889c577ef743a0663b547a28dd2adb50Unless the Lord builds the house, those who build it labor in vain. ~ Psalm 127:1

Realize the church is a community, not a corporation

Four decades of church growth theory has imparted a mindset that the principles and practices of business building are transferable into the church. Many of these ways and means are in direct contradiction to the persona and character of Jesus. The church is not a business. It is a family. The descriptor language throughout the New Testament is familial (e.g. Sister, Brother). Community is cultivated from the cumulative gifts and diverse talents and viewpoints within the people themselves—not from the professional meeting of needs or deficiencies.

Think body life over systems life

This is an assets-based mentality rather than a need-based approach. The church is not a machine and people are not parts. The church is the living, breathing, walking around body of Jesus. This truth is just as true regarding church staffs as it is of church members. A human or animal body functions as each appendage (member) or organ is connected with the life flow of rest of the body. The diversity of those members and organs makes the body functional and effective. When a body part is ailing the rest of the body runs to attend to it’s issue. Rarely is amputation or removal the answer to the problem. In a factory the first thought is to remove and replace the faulty part. Too often this is the thinking in corporate America church.

Realize no one works for you

Staff members are not your employees. They are your fellow servants of the Lord. In fact, look up the definition of the word employee and you get the description of a hireling. People don’t need to be managed. They don’t need to be bossed. I realized those statements run against the grain of most everything we have been taught about leadership. That’s the point. Jesus turns the way of leading we have seen in the world on it’s head. He came as a servant, modeled servantship and sends us out as servants with our fellow servants.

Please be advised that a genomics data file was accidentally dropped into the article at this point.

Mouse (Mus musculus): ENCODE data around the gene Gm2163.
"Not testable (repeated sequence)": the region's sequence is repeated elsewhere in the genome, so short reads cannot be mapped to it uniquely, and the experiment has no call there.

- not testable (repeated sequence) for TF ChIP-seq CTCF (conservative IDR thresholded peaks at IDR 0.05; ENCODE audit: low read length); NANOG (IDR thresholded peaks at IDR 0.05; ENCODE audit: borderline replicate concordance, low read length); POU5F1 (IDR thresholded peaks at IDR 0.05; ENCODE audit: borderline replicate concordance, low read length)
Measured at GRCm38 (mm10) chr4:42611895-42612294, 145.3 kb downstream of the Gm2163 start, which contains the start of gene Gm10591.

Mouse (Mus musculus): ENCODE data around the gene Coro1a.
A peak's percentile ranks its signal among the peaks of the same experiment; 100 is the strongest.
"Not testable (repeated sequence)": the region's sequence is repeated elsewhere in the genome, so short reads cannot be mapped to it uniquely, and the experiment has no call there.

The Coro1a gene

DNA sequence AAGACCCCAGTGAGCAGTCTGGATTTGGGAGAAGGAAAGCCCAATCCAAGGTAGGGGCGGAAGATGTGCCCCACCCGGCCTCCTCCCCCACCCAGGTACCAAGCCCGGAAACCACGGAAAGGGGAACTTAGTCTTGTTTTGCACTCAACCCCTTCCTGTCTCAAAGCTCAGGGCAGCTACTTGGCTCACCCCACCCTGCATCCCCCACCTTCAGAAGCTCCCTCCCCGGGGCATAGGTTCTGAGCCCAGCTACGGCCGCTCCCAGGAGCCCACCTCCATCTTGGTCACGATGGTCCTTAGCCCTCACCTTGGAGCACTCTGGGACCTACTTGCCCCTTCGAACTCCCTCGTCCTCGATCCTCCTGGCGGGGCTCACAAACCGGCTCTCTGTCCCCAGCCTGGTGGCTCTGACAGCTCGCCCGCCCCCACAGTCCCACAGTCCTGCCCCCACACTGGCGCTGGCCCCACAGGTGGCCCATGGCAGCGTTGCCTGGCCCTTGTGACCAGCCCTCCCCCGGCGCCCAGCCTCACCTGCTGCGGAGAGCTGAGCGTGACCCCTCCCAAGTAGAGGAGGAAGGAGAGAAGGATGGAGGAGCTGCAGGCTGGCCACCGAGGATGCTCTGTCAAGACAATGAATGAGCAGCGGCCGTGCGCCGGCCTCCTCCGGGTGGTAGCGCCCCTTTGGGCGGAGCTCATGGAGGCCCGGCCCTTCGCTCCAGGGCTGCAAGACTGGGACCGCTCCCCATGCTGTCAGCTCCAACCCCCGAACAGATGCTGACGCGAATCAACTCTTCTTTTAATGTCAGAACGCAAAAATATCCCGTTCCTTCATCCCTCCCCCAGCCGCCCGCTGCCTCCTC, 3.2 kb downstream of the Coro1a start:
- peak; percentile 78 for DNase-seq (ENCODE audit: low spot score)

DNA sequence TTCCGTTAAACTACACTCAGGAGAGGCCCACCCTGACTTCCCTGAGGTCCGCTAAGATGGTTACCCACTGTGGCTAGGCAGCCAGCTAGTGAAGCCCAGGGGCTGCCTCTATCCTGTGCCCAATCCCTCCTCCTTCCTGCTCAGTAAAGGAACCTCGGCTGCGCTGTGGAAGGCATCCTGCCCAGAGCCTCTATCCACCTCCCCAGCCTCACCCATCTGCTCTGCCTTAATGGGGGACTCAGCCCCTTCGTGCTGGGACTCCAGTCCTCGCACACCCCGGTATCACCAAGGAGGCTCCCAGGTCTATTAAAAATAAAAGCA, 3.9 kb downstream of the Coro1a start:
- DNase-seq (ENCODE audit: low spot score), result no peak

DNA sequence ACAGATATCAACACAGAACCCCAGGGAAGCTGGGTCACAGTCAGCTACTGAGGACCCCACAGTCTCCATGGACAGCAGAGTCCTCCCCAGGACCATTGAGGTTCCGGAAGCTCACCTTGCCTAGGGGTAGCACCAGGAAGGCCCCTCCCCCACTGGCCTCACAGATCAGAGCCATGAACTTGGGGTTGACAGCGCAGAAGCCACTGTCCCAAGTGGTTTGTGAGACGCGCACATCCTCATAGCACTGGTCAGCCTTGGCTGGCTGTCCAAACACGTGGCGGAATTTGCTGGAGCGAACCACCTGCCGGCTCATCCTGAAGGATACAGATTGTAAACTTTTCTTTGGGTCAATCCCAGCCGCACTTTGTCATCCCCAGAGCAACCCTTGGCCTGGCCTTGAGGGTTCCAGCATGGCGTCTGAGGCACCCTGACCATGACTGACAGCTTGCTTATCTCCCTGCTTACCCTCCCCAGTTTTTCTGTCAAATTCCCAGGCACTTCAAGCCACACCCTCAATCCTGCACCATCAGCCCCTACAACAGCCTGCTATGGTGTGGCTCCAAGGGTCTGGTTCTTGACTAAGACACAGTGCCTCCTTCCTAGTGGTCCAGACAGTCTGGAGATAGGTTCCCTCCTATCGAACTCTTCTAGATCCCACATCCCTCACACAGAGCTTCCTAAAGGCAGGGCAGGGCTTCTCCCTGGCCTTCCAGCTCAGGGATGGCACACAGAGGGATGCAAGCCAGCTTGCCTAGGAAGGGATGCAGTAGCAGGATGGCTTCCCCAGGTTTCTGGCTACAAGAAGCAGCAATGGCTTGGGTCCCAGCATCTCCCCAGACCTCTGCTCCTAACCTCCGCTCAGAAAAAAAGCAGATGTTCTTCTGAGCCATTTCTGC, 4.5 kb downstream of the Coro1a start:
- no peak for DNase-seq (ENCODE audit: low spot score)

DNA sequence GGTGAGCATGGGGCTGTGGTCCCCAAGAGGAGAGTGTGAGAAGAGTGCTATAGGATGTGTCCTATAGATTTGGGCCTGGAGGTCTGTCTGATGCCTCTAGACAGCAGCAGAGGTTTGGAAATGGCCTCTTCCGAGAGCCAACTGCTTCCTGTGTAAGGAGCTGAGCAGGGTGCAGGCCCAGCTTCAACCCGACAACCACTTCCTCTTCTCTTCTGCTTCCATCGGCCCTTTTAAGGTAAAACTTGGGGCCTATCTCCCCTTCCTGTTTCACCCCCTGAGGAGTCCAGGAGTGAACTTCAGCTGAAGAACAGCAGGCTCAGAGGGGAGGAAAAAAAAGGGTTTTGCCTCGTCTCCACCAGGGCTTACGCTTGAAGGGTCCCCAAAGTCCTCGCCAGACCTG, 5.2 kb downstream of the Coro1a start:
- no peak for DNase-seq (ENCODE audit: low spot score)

Discipleship starts In the church office

Consider this. Do you think of it this way? If discipleship is not happening among the leaders of a church why would we think it will authentically take place outside of the office? If the fruit of the Spirit is not being purposely cultivated among the church staff then our gifts of the Spirit will be tainted. The apostle called skill gifts devoid of love a loud, dull, gong (1 Corinthians 13). Another thing. Discipleship must be lateral. That is—it must not be viewed hierarchically. There must be an atmosphere of freedom to speak one’s heart in love without fear of anyone (e.g. “senior” leadership) pulling rank. Remember, you are fellow servants, following the Chief Shepherd.

Choose empowerment over empire

In a servantship/discipleship culture leaders view themselves as curators of community rather than the primary source of the organization’s needs. From Ephesians 4 we learn that the gifts Jesus gives to the body (apostle, prophet, evangelist, shepherd, teacher) are given to build up and equip the body in order to grow it to maturity. The primary job of a leader is to train, resource, and equip others to do what they do best. To keep others reliant on our own charisma or giftings is utter failure on our part. Realize that you can collect large numbers of people under one roof once or twice a week while never forming a community. There is a huge difference in a congregation and an assembly. A collection of individuals is a congregation. A connected group saints is an assembly of the body of Christ.